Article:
On Thursday before the State Capture Inquiry, former Transnet chief financial officer (CFO) Anoj Singh claimed to have no recollection about behind the scenes dealings by Regiments Capital, owned by Gupta associate Salim Essa.
Singh was at the inquiry to testify about his involvement in the increased payments given to Regiments, a consultancy firm that provided financial advice to Transnet during its project to acquire 1,064 locomotives. Regiments worked with McKinsey & Co, another consultancy firm, on the project.
In March, former Transnet CEO Brian Molefe told the inquiry he had trusted Singh’s recommendations on the deal, specifically on an increase in costs. In April 2014, Molefe approved increased payments to Regiments Capital. Singh, who was CFO at the time, prepared a memorandum in which Regiments’ payments increased from R21-million to R99.5-million.
Regiments Capital was owned by Essa, a known associate of the Gupta family. Trillian whistle-blower Mosilo Mothepu told Parliament in 2017 that Essa and associate Kuben Moodley received a 50c commission on every rand that was earned through clients such as state-owned entities Transnet, Denel and South African Airways.
Essa, who has since relocated to Dubai, sent the inquiry a letter in March, threatening legal action after he claimed the inquiry defamed him, reported TimesLIVE.
Read in Daily Maverick: AmaBhungane: The Trojan Horse that wheeled R600m out of state-owned entities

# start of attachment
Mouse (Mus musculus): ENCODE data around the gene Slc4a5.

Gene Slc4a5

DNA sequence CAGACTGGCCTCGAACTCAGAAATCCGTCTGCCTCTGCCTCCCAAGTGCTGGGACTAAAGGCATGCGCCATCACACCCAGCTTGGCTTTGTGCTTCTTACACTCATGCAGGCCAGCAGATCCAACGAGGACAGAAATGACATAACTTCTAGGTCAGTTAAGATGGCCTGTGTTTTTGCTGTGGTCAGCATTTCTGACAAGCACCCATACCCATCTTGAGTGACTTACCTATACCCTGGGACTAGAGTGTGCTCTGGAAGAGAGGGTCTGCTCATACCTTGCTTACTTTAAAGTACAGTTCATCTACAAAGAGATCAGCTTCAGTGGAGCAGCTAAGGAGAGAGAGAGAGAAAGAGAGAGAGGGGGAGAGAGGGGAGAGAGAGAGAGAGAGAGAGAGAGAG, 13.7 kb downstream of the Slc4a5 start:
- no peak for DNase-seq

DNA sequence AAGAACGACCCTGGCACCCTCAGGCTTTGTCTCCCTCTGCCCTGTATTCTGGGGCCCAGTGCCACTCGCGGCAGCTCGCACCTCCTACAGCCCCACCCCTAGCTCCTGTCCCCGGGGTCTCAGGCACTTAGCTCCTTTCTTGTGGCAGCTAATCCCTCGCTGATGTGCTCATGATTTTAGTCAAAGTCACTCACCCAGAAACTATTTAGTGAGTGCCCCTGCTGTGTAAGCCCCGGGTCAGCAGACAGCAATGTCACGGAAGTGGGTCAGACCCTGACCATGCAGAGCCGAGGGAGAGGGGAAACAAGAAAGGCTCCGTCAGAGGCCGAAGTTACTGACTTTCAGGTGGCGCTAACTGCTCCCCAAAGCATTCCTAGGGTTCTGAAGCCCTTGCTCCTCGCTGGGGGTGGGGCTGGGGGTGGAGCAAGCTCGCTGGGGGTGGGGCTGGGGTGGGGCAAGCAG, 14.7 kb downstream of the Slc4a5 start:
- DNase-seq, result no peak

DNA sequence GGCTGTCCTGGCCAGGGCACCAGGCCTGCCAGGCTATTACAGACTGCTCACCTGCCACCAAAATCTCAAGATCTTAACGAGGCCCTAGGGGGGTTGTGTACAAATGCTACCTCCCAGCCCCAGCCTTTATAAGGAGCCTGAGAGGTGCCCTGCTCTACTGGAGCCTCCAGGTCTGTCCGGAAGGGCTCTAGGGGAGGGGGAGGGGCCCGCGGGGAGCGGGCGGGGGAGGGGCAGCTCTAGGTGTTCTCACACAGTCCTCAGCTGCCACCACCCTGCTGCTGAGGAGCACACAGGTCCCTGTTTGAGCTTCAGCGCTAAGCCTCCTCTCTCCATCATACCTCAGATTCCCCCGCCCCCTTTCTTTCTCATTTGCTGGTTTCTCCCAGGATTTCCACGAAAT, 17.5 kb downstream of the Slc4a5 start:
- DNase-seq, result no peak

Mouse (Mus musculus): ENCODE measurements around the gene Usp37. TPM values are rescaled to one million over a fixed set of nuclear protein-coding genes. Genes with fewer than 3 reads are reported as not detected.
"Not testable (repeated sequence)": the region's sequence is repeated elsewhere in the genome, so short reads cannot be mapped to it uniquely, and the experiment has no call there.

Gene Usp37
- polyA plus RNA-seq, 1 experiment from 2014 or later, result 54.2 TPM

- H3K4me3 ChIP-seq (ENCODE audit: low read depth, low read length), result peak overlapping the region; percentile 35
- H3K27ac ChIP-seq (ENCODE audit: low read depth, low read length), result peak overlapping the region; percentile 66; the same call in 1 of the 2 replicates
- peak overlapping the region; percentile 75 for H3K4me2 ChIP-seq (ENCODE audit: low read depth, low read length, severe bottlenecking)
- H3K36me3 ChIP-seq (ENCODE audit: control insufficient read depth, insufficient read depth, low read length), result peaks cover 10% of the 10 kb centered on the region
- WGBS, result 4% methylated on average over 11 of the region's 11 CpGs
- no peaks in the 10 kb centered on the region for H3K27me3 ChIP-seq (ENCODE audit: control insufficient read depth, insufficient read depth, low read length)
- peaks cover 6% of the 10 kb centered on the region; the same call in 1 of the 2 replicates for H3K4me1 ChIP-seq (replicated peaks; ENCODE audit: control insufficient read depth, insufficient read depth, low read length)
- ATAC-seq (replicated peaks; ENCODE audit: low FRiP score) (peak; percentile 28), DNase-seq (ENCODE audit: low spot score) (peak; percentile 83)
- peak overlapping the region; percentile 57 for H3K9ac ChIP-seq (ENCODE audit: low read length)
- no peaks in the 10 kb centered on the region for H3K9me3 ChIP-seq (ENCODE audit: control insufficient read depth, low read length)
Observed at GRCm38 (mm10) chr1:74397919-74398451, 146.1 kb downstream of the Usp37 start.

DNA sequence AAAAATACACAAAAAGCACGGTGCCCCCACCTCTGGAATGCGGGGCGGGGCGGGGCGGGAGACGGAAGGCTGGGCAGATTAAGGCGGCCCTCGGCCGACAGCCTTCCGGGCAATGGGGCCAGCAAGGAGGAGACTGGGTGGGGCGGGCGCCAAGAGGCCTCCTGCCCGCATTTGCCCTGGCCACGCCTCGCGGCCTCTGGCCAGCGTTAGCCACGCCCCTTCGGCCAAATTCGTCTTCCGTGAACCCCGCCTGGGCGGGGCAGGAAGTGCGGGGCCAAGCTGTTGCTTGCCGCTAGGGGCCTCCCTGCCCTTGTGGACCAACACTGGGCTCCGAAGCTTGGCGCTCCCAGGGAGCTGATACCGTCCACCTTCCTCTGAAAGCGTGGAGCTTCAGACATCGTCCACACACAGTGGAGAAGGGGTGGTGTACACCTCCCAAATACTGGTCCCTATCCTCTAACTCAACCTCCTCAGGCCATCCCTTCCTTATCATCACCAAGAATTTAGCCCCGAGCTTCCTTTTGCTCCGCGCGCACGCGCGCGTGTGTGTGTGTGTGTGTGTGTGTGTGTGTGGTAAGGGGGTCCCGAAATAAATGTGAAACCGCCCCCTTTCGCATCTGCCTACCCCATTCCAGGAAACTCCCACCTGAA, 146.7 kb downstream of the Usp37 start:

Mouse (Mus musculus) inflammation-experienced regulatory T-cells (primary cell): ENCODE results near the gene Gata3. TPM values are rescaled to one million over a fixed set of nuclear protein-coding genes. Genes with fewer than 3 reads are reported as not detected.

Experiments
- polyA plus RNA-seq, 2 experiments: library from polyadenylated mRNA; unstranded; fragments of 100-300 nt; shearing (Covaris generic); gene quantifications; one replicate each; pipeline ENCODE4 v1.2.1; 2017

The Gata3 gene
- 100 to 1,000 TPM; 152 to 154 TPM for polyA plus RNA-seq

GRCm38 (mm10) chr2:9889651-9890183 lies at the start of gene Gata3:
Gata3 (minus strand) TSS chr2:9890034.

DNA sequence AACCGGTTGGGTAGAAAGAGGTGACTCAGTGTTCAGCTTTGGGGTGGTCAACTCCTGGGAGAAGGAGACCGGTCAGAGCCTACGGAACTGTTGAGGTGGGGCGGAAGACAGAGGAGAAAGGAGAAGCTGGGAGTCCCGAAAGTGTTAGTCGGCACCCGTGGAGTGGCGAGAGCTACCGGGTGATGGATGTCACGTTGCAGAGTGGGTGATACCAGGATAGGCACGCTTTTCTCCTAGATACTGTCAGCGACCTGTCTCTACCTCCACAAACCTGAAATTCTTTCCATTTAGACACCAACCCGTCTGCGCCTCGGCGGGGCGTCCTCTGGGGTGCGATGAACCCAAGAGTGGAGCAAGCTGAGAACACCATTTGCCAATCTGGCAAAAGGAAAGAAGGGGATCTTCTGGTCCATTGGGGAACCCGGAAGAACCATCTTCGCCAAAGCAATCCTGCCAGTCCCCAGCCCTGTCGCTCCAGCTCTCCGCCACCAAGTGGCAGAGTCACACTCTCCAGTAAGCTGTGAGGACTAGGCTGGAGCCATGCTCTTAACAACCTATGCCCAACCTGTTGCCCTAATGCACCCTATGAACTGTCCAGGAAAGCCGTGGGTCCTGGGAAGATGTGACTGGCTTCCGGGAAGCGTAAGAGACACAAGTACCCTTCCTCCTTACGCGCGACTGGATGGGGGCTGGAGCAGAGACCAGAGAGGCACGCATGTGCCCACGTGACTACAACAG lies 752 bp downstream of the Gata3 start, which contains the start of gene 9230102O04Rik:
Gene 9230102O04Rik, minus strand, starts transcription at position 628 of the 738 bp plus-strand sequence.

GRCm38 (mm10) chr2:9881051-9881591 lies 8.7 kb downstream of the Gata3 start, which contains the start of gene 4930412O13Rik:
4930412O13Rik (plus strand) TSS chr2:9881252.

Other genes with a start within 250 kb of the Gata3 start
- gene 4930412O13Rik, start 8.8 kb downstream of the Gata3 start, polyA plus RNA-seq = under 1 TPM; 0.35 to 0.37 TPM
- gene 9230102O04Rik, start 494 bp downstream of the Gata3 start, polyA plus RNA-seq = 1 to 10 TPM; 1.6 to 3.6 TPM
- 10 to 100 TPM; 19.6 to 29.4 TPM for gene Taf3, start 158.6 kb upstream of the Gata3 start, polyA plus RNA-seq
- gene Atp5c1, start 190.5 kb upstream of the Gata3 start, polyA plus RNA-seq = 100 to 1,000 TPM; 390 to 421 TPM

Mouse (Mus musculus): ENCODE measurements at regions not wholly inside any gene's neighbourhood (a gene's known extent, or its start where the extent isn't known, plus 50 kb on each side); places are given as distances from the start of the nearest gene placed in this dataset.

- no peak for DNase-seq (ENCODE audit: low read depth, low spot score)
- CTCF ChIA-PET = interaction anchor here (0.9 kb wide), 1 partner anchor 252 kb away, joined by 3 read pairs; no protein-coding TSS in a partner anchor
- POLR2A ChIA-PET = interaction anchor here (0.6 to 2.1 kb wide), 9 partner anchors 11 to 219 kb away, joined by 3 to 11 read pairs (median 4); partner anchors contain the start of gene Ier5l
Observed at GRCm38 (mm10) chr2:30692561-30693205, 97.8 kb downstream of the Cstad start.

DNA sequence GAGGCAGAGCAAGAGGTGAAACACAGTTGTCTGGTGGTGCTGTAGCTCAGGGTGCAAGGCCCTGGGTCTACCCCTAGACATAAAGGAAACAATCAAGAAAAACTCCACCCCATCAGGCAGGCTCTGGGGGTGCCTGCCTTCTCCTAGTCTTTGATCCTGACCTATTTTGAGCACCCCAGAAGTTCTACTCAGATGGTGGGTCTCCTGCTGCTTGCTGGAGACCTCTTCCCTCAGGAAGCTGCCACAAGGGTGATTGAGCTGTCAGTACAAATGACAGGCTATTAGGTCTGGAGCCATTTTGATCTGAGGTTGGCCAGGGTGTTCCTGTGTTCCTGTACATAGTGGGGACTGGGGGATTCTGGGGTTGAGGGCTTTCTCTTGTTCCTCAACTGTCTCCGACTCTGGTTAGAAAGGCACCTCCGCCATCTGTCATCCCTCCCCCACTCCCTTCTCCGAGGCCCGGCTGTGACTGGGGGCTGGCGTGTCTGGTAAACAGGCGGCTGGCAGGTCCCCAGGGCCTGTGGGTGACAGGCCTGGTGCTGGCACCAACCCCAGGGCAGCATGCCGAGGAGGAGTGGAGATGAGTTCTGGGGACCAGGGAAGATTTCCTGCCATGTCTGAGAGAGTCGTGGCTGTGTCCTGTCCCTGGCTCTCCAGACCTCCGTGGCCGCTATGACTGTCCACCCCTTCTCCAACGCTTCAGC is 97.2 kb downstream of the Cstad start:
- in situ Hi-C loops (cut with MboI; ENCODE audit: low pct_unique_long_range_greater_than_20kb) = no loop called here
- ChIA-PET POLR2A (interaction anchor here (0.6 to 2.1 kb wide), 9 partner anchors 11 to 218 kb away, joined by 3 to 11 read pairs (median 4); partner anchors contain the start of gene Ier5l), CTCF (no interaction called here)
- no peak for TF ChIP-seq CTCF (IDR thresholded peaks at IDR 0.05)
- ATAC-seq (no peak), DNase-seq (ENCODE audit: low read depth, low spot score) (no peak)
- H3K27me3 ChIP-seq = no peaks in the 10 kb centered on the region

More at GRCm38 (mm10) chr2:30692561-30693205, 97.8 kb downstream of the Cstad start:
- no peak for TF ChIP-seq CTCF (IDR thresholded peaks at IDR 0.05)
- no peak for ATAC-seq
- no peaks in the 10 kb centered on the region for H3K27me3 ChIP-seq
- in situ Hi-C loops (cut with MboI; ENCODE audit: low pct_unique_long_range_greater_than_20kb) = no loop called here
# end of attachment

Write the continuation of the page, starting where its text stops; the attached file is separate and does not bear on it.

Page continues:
On Thursday Singh denied he met with Regiments before the locomotives deal took place. Inquiry chairman Deputy Chief Justice Raymond Zondo told Singh one of the inquiry’s goals was to figure out how “this thing” (State Capture) happened.
Zondo asked Singh whether he was “incompetent or part of the deceived”.
“The latter,” replied Singh.
This prompted Transnet evidence leader Anton Myburgh SC to ask: “It seemed you were deceived or scammed?”
“It would seem so,” said Singh.
Myburgh asked Singh if he knew that Albatime was an alleged money laundering business linked to the Gupta family. Singh replied that he was not party to this information.
When Myburgh asked if there was anything Singh could have done differently, Singh insisted the transactions were mere “allegations” at this point.
Singh was acting CFO at Transnet from 2009 and was then appointed as the state agency’s CFO. In 2015, Singh was seconded to Eskom as its CFO. In 2018, he officially resigned from Eskom, following a suspension the previous year.
In 2020, the chartered accountants’ oversight body, the SA Institute of Chartered Accountants, found Singh guilty of 12 out of 18 charges of misconduct and revoked his membership. This means that Singh is no longer a chartered accountant, as only members of the institute are able to use the term.
Zondo said Singh would be needed back at the inquiry on Friday for further testimony. DM
"If I have seen further it is by standing on the shoulders of giants" ~ Sir Isaac Newton
Daily Maverick © All rights reserved